Visual Studio Setup

Installation and containerization of the Visual Studio family of products

Fast acquisition of vswhere

I introduced vswhere last week as an easy means to locate Visual Studio 2017 and newer, along with other products installed with our new installer that provides faster downloads and installs - even for full installs (which has roughly doubled in size with lots of new third-party content). vswhere was designed to be a fast, small, single-file ...

vswhere Available

After feedback on the VSSetup PowerShell module to query Visual Studio 2017 and related products, I'm pleased to say that a native, single-file executable is available on GitHub: vswhere. The VSSetup PowerShell module is also available on GitHub and provides a number of benefits for PowerShell scripts, but build tools and CMake and deployment ...

Visual Studio Setup PowerShell Module Available

To make the new setup configuration APIs more accessible to developers, we have published the "VSSetup" PowerShell module on powershellgallery.com, making it quick and easy to install. If you have Windows Management Framework (WMF) 5.0 or newer - installed with Windows 10 - or PowerShellGet for PowerShell 3.0 or 4.0, you can run the following...

Documentation available for the Setup Configuration API

Visual Studio 2017 has brought big changes to extensibility that allow developers to install extensions to different instances and install dependencies. In support of multiple instances, a fast API was required that tools can use to find and launch Visual Studio and related tools, or to install extensions. I previously published some samples...

Changes to Visual Studio “15” Setup

We've listened to feedback over the years, and while each new release brought changes to the setup experience of Visual Studio and related products, none have been more significant than what we're doing for Visual Studio "15". New setup engine With Visual Studio supporting so many platforms and toolkits, one of the goals for Visual Studio "15...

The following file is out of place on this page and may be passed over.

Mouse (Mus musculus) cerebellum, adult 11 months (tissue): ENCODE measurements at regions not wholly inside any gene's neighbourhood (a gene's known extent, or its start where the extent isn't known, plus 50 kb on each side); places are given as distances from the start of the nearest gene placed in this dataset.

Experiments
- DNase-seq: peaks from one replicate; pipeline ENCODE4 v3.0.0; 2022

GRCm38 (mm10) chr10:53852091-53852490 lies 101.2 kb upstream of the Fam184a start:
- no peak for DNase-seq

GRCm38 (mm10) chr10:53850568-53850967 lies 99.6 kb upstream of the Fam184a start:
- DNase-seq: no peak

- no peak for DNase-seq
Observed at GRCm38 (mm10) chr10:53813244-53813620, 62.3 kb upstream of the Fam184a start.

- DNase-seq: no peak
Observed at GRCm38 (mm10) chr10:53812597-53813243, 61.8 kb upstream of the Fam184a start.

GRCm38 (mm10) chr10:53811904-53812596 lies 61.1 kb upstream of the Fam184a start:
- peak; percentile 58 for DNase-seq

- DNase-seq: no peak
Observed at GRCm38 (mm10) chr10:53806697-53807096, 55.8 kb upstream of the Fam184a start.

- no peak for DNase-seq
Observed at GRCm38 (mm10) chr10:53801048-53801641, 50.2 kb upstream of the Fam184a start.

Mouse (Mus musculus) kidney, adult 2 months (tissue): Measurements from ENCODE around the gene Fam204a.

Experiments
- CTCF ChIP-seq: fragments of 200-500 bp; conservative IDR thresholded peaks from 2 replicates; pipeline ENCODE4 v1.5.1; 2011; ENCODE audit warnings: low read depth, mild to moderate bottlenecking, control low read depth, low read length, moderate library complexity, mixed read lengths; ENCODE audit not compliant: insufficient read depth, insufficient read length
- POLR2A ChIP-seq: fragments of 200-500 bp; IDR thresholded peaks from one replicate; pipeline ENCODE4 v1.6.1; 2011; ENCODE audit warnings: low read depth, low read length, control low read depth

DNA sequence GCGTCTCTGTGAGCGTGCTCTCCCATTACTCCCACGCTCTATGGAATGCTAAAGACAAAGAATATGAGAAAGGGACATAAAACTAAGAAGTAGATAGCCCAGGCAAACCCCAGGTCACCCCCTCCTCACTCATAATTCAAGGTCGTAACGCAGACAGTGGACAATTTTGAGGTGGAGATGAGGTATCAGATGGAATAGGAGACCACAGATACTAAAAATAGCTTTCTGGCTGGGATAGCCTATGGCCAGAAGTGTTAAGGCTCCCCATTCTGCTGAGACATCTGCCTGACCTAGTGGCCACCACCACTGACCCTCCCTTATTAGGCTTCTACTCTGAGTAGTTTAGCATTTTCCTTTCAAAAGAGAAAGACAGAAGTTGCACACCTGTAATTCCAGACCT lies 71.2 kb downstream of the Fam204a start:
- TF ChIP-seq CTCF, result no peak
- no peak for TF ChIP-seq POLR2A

Removing Visual Studio components left behind after an uninstall

When you install Visual Studio and related content like Windows Kits or some add-ons, most packages that comprise those bundles are reference counted to make sure they are not removed prematurely. Uninstalling Visual Studio and related content should eventually remove those packages (i.e. last one out the door turns off the light). Contrast ...

Redirect the Package Cache using registry-based policy

Visual Studio can require a lot of space on the system drive, and previous methods of redirecting the Package Cache can be tricky for some people to set up or even maintain as junctions across volumes may be removed on boot. The cache is there for good reasons and has significantly reduced the failure rate, but for people with smaller system ...

Visual Studio 2013 continuously repairs producing many small log files

If you have Microsoft Visual Studio 2013 Professional, Premium, or Ultimate editions installed and are finding many small MSI*.log files in your %TEMP% directory, you may find you are running low on disk space because of how many of these files are created. While they may only be about 3MB, what causes these files to be produced can do so ...

Detection keys for Visual Studio 2015

Administrators and developers who need to detect whether Visual Studio 2015 is installed can use similar registry keys as with past releases. This time around, though, we’ve made some changes to the lineup of products but the registry scheme remains the same. Most of the detection keys are found in the 32-bit registry hive – the ones you...

Workaround for when Visual Studio Update says it doesn’t apply

I previously blogged about a problem some customers were running into that prevented Visual Studio Update from installing. You might see a dialog like the one to the right and an error message that read something like, Update 2 does not apply, or is blocked by another condition on your computer. At least for many people, they had an ...